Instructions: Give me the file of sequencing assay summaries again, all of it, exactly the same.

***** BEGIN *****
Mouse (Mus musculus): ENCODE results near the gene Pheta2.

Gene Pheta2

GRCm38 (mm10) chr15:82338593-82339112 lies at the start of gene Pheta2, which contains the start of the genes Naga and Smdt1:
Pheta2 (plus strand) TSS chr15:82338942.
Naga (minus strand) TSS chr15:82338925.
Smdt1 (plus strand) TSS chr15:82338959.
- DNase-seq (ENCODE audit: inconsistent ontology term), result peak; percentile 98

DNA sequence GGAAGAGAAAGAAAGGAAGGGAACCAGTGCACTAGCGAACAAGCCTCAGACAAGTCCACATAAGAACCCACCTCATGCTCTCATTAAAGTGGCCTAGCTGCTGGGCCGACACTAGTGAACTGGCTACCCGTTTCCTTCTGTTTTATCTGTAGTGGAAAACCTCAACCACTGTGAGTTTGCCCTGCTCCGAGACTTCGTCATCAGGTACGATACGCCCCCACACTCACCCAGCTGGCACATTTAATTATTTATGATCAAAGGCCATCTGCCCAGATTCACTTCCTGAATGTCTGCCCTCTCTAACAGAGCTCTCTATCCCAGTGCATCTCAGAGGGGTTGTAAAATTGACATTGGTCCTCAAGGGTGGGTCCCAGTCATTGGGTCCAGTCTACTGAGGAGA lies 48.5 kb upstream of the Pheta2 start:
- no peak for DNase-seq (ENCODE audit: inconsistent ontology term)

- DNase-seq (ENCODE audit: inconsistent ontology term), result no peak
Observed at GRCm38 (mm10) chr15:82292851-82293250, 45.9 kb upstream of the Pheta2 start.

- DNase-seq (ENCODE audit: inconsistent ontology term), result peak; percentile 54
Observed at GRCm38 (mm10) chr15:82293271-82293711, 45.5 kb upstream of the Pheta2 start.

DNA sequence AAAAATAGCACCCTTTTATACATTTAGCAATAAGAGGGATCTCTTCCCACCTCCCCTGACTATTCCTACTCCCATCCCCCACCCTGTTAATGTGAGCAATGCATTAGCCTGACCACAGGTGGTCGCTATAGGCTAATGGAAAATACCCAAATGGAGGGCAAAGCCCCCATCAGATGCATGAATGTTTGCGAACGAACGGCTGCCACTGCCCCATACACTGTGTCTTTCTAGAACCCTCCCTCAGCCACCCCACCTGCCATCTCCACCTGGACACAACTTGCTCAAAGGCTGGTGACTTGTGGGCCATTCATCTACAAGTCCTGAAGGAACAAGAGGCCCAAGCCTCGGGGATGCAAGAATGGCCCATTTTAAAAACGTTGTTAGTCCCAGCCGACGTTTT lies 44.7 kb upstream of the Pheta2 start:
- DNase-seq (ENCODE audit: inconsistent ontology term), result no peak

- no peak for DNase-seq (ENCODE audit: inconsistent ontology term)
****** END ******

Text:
Mouse (Mus musculus): ENCODE results near the gene Pheta2.

Gene Pheta2

GRCm38 (mm10) chr15:82338593-82339112 lies at the start of gene Pheta2, which contains the start of the genes Naga and Smdt1:
Pheta2 (plus strand) TSS chr15:82338942.
Naga (minus strand) TSS chr15:82338925.
Smdt1 (plus strand) TSS chr15:82338959.
- DNase-seq (ENCODE audit: inconsistent ontology term), result peak; percentile 98

DNA sequence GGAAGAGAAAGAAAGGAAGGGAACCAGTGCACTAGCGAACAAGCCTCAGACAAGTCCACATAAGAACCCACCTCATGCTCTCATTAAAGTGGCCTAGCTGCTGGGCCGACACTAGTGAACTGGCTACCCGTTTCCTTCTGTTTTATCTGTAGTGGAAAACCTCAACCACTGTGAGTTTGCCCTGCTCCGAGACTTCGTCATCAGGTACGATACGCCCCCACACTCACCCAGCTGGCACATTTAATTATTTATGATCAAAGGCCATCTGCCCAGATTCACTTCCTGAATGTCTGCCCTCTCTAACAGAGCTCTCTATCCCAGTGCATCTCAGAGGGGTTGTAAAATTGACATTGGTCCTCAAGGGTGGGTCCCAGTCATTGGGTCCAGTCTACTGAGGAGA lies 48.5 kb upstream of the Pheta2 start:
- no peak for DNase-seq (ENCODE audit: inconsistent ontology term)

- DNase-seq (ENCODE audit: inconsistent ontology term), result no peak
Observed at GRCm38 (mm10) chr15:82292851-82293250, 45.9 kb upstream of the Pheta2 start.

- DNase-seq (ENCODE audit: inconsistent ontology term), result peak; percentile 54
Observed at GRCm38 (mm10) chr15:82293271-82293711, 45.5 kb upstream of the Pheta2 start.

DNA sequence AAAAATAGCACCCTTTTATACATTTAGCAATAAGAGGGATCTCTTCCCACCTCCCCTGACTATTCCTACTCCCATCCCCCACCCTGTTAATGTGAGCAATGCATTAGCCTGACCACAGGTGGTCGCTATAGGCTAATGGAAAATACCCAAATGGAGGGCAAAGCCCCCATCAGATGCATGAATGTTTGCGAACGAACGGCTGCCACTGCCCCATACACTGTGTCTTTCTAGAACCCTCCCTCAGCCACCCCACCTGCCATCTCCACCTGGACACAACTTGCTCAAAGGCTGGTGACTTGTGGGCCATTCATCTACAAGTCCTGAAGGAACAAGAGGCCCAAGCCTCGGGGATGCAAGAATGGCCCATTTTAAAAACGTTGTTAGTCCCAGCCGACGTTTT lies 44.7 kb upstream of the Pheta2 start:
- DNase-seq (ENCODE audit: inconsistent ontology term), result no peak

- no peak for DNase-seq (ENCODE audit: inconsistent ontology term)